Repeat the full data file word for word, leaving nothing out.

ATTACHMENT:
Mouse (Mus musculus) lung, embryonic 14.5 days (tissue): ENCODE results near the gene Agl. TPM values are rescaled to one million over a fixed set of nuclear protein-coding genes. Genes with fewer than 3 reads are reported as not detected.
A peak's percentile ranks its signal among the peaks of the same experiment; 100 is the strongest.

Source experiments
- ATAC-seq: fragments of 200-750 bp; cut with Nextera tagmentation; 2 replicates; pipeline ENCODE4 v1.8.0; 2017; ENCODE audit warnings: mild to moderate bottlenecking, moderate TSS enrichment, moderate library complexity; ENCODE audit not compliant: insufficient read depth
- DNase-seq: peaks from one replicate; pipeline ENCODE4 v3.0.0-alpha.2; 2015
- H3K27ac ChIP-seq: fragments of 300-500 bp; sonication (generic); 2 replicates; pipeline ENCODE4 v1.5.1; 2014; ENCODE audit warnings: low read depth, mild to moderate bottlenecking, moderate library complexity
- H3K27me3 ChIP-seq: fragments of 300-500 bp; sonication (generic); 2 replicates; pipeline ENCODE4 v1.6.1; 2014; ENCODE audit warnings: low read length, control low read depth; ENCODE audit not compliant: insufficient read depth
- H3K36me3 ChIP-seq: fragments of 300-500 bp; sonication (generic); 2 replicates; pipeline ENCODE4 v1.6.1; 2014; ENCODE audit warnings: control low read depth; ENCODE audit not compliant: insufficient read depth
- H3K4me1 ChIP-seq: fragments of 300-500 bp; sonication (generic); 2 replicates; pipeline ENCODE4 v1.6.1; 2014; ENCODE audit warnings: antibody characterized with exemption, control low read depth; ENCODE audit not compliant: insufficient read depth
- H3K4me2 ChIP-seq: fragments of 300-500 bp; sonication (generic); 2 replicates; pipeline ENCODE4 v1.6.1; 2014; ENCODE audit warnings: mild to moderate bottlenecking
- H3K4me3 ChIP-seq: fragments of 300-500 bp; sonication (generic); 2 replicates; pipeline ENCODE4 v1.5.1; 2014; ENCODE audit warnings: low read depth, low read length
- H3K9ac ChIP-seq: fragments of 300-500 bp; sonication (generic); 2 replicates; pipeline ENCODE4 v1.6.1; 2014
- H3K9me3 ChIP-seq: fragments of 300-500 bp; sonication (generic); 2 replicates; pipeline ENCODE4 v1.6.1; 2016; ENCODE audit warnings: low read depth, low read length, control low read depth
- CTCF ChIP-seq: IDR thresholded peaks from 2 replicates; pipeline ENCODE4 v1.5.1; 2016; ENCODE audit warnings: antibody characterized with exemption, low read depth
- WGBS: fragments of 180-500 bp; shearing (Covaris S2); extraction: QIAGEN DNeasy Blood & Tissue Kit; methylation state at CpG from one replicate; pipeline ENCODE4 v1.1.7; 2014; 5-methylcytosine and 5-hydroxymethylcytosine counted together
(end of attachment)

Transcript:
Mouse (Mus musculus) lung, embryonic 14.5 days (tissue): ENCODE results near the gene Agl. TPM values are rescaled to one million over a fixed set of nuclear protein-coding genes. Genes with fewer than 3 reads are reported as not detected.
A peak's percentile ranks its signal among the peaks of the same experiment; 100 is the strongest.

Source experiments
- ATAC-seq: fragments of 200-750 bp; cut with Nextera tagmentation; 2 replicates; pipeline ENCODE4 v1.8.0; 2017; ENCODE audit warnings: mild to moderate bottlenecking, moderate TSS enrichment, moderate library complexity; ENCODE audit not compliant: insufficient read depth
- DNase-seq: peaks from one replicate; pipeline ENCODE4 v3.0.0-alpha.2; 2015
- H3K27ac ChIP-seq: fragments of 300-500 bp; sonication (generic); 2 replicates; pipeline ENCODE4 v1.5.1; 2014; ENCODE audit warnings: low read depth, mild to moderate bottlenecking, moderate library complexity
- H3K27me3 ChIP-seq: fragments of 300-500 bp; sonication (generic); 2 replicates; pipeline ENCODE4 v1.6.1; 2014; ENCODE audit warnings: low read length, control low read depth; ENCODE audit not compliant: insufficient read depth
- H3K36me3 ChIP-seq: fragments of 300-500 bp; sonication (generic); 2 replicates; pipeline ENCODE4 v1.6.1; 2014; ENCODE audit warnings: control low read depth; ENCODE audit not compliant: insufficient read depth
- H3K4me1 ChIP-seq: fragments of 300-500 bp; sonication (generic); 2 replicates; pipeline ENCODE4 v1.6.1; 2014; ENCODE audit warnings: antibody characterized with exemption, control low read depth; ENCODE audit not compliant: insufficient read depth
- H3K4me2 ChIP-seq: fragments of 300-500 bp; sonication (generic); 2 replicates; pipeline ENCODE4 v1.6.1; 2014; ENCODE audit warnings: mild to moderate bottlenecking
- H3K4me3 ChIP-seq: fragments of 300-500 bp; sonication (generic); 2 replicates; pipeline ENCODE4 v1.5.1; 2014; ENCODE audit warnings: low read depth, low read length
- H3K9ac ChIP-seq: fragments of 300-500 bp; sonication (generic); 2 replicates; pipeline ENCODE4 v1.6.1; 2014
- H3K9me3 ChIP-seq: fragments of 300-500 bp; sonication (generic); 2 replicates; pipeline ENCODE4 v1.6.1; 2016; ENCODE audit warnings: low read depth, low read length, control low read depth
- CTCF ChIP-seq: IDR thresholded peaks from 2 replicates; pipeline ENCODE4 v1.5.1; 2016; ENCODE audit warnings: antibody characterized with exemption, low read depth
- WGBS: fragments of 180-500 bp; shearing (Covaris S2); extraction: QIAGEN DNeasy Blood & Tissue Kit; methylation state at CpG from one replicate; pipeline ENCODE4 v1.1.7; 2014; 5-methylcytosine and 5-hydroxymethylcytosine counted together